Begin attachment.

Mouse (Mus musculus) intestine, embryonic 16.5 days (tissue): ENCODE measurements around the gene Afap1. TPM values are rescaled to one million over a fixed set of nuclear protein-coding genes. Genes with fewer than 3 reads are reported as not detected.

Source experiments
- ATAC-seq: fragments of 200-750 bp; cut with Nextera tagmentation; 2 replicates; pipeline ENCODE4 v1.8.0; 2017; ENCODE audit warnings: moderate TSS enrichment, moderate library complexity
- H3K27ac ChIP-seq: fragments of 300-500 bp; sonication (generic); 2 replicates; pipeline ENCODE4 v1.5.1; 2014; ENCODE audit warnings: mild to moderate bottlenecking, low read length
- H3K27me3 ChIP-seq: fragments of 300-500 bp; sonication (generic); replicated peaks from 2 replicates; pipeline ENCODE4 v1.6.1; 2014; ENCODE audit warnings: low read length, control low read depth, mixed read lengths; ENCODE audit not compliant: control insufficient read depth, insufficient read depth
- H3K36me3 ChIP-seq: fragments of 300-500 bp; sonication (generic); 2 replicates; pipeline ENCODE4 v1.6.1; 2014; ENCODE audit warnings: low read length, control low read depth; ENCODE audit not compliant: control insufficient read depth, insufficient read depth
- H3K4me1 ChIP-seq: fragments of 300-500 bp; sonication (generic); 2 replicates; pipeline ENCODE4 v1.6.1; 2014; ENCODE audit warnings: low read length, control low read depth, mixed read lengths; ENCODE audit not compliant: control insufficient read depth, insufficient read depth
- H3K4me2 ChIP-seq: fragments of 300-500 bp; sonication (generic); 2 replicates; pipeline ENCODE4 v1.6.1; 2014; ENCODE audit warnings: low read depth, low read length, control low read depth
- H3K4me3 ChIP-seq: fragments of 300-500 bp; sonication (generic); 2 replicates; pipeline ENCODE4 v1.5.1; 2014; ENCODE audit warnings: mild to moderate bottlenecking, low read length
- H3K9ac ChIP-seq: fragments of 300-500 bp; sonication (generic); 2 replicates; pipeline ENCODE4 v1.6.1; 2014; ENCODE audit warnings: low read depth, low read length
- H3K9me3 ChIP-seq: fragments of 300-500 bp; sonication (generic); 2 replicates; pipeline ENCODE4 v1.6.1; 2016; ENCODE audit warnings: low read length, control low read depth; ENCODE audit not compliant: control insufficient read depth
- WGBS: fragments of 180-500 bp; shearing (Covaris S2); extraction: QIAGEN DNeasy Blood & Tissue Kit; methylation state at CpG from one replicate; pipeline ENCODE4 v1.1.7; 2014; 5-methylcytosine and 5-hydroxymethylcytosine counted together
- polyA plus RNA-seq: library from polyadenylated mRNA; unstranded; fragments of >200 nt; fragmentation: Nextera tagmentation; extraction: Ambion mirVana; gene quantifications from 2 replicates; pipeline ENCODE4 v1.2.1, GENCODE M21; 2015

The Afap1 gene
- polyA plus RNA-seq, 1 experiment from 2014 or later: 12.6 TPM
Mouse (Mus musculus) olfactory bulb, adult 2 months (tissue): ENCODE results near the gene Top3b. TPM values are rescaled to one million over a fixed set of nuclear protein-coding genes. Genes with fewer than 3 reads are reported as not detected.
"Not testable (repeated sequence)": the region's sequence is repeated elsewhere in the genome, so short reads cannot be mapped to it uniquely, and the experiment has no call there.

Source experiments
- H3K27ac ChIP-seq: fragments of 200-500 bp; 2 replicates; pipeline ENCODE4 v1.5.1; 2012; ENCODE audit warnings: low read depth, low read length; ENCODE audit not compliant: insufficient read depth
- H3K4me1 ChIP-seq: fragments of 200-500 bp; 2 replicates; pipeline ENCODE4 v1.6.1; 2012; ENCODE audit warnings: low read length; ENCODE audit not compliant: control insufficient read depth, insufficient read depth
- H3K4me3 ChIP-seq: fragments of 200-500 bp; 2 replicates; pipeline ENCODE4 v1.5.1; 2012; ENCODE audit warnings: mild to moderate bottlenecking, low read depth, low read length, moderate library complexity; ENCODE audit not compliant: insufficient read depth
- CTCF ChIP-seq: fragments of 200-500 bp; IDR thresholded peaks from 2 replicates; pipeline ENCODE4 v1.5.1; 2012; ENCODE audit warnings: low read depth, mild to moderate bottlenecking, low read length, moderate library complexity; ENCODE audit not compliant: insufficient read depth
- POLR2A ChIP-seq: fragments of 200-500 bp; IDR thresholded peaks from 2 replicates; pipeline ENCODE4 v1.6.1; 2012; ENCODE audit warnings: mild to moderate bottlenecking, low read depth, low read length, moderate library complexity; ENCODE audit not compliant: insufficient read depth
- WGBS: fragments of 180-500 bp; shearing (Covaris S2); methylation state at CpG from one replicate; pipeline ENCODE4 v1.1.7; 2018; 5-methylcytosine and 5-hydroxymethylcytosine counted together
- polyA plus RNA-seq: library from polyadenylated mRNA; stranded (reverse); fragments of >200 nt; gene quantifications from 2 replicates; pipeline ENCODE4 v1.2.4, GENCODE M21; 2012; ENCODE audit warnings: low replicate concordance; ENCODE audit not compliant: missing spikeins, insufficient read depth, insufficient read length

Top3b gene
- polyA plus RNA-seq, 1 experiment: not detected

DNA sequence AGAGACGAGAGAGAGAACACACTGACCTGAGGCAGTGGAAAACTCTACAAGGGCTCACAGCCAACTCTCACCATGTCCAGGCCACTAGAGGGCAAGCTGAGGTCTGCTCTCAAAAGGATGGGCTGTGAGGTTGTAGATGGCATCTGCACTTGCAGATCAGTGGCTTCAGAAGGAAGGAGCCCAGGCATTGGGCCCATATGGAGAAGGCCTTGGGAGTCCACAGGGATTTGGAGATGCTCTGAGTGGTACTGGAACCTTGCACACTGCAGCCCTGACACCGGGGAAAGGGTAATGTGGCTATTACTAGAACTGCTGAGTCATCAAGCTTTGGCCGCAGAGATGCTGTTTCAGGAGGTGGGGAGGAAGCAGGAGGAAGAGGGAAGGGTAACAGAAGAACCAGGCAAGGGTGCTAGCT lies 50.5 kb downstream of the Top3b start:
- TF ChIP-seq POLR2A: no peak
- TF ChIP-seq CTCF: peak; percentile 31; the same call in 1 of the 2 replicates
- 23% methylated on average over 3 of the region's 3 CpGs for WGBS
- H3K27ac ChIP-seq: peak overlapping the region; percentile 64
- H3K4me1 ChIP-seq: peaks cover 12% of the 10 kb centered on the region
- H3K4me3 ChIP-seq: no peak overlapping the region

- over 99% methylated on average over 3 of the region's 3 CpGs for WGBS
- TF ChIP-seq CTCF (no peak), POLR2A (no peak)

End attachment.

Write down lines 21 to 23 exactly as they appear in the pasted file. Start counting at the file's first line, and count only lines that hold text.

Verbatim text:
- H3K4me3 ChIP-seq: fragments of 200-500 bp; 2 replicates; pipeline ENCODE4 v1.5.1; 2012; ENCODE audit warnings: mild to moderate bottlenecking, low read depth, low read length, moderate library complexity; ENCODE audit not compliant: insufficient read depth
- CTCF ChIP-seq: fragments of 200-500 bp; IDR thresholded peaks from 2 replicates; pipeline ENCODE4 v1.5.1; 2012; ENCODE audit warnings: low read depth, mild to moderate bottlenecking, low read length, moderate library complexity; ENCODE audit not compliant: insufficient read depth
- POLR2A ChIP-seq: fragments of 200-500 bp; IDR thresholded peaks from 2 replicates; pipeline ENCODE4 v1.6.1; 2012; ENCODE audit warnings: mild to moderate bottlenecking, low read depth, low read length, moderate library complexity; ENCODE audit not compliant: insufficient read depth